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    FBI Director Warns Future Threats Could Include Convergence of  Terrorism, Organized Crime - 2003-06-20

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    A top U.S. law enforcement official says that while the United States has made progress in the war on terrorism, future threats could include a combination of terrorists and organized crime.

    Director Mueller says the FBI has made great strides in combating terrorism since the 2001 terrorist attacks. But he also says that Americans need to realize that the nature of the threat against the United States will probably change in the near future.

    "The threat of today and of the future is a dangerous convergence of terrorist, intelligence and criminal groups all operating to a greater or lesser degree over the internet and through interconnected sophisticated networks," he said. "And in this environment, the traditional distinctions between organized crime, cyber crime, espionage and terrorism have broken down."

    For example, Mr. Mueller says in some cases criminal groups are now laundering money for terrorists and that both the Russian Mafia and al-Qaida are separately involved in credit card fraud.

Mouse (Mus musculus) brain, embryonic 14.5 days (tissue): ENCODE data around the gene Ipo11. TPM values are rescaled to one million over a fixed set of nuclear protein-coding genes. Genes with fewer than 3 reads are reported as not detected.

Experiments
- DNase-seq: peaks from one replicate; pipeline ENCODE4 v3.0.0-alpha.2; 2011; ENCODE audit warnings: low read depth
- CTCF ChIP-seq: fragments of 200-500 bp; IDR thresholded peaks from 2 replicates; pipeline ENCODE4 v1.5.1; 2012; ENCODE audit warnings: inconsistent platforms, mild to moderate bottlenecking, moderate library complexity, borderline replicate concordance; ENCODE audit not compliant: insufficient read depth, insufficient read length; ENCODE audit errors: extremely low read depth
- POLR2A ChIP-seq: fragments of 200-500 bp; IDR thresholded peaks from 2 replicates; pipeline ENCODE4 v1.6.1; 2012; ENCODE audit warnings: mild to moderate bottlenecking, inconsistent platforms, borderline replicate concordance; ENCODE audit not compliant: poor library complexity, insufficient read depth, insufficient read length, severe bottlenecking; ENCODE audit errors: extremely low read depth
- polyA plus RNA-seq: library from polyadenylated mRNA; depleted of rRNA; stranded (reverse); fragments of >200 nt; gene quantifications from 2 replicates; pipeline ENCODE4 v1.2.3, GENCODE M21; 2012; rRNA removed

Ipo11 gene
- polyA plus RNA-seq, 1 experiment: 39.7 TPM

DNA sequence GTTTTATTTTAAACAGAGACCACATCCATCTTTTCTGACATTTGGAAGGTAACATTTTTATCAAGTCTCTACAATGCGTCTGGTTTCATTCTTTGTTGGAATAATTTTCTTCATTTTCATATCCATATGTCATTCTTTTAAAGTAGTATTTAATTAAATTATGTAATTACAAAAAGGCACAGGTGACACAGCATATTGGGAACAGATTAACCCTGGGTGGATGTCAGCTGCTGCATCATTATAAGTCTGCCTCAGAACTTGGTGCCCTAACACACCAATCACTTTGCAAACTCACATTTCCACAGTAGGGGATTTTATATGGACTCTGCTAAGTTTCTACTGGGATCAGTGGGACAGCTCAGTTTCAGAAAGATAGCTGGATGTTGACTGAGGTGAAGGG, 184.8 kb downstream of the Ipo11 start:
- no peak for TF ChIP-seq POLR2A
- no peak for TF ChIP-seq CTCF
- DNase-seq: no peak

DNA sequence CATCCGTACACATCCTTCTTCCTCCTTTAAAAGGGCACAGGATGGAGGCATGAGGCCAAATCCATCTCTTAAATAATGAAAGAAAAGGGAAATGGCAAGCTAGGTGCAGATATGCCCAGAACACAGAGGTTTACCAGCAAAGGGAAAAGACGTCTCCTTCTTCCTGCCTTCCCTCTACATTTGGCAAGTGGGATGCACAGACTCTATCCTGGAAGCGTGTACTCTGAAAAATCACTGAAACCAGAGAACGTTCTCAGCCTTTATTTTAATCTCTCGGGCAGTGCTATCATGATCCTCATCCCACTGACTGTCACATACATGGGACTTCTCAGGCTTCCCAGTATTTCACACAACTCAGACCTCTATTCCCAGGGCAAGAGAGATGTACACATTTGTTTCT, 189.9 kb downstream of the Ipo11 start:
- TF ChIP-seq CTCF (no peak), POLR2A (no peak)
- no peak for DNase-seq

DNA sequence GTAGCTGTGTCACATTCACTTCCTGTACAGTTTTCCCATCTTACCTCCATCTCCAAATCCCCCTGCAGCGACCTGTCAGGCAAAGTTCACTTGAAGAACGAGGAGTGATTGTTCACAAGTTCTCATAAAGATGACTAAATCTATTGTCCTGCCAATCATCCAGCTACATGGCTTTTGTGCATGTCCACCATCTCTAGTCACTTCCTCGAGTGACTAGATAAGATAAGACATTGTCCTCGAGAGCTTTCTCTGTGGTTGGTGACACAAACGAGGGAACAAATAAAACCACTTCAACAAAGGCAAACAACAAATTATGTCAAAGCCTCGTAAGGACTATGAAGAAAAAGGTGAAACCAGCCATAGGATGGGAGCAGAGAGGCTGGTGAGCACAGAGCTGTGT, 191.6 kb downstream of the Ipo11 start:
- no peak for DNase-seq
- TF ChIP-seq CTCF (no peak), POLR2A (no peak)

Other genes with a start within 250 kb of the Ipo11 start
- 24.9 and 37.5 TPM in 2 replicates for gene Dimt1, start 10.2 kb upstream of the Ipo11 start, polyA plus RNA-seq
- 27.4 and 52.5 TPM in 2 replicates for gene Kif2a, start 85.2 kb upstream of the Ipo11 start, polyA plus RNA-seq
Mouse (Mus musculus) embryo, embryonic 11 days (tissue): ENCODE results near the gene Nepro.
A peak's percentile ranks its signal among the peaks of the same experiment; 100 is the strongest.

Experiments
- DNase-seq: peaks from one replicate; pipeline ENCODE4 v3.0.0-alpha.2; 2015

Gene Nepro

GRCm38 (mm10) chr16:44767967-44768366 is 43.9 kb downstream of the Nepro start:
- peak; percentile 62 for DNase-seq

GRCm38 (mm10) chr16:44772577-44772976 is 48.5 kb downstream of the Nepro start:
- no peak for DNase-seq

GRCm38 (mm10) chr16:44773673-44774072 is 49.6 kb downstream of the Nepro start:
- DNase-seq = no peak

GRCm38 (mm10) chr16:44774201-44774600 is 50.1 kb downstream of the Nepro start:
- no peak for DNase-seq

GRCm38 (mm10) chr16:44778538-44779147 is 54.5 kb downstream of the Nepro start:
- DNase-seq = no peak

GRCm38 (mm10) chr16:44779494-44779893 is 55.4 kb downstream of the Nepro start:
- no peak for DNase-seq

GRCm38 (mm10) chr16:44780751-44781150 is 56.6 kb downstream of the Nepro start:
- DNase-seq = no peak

The FBI director told reporters at the National Press Club that these new threats will require a more sophisticated response from U.S. law enforcement agencies working with investigators from numerous countries around the world.

    Mr. Mueller spoke one day after U.S. officials announced that an Ohio truck driver had pled guilty to providing material support to al-Qaida and scouting potential terrorist targets inside the United States including the Brooklyn Bridge.

    The truck driver, Iyman Faris, is originally from Kashmir. He became a U.S. citizen in 1999 and met with senior al-Qaida leaders in Afghanistan and Pakistan including Khalid Sheik Mohammed. Mohammed is now in U.S. custody overseas and Mr. Mueller says he has been cooperating with investigators searching for al-Qaida operatives in the United States.

    "Every month since September 11 I think I grow more confident that we do know and have a handle on those in our communities around the country who might be prepared to undertake terrorist attacks," said Robert Mueller. "But the worst thing is not knowing those that you do not know."

    Some members of Congress have criticized both the FBI and CIA for not doing more to detect the September 11 terrorist plot in advance. But Director Mueller says the FBI has made a "great deal of progress" since the attacks and is now in a much better position to defeat terrorist threats in the future.

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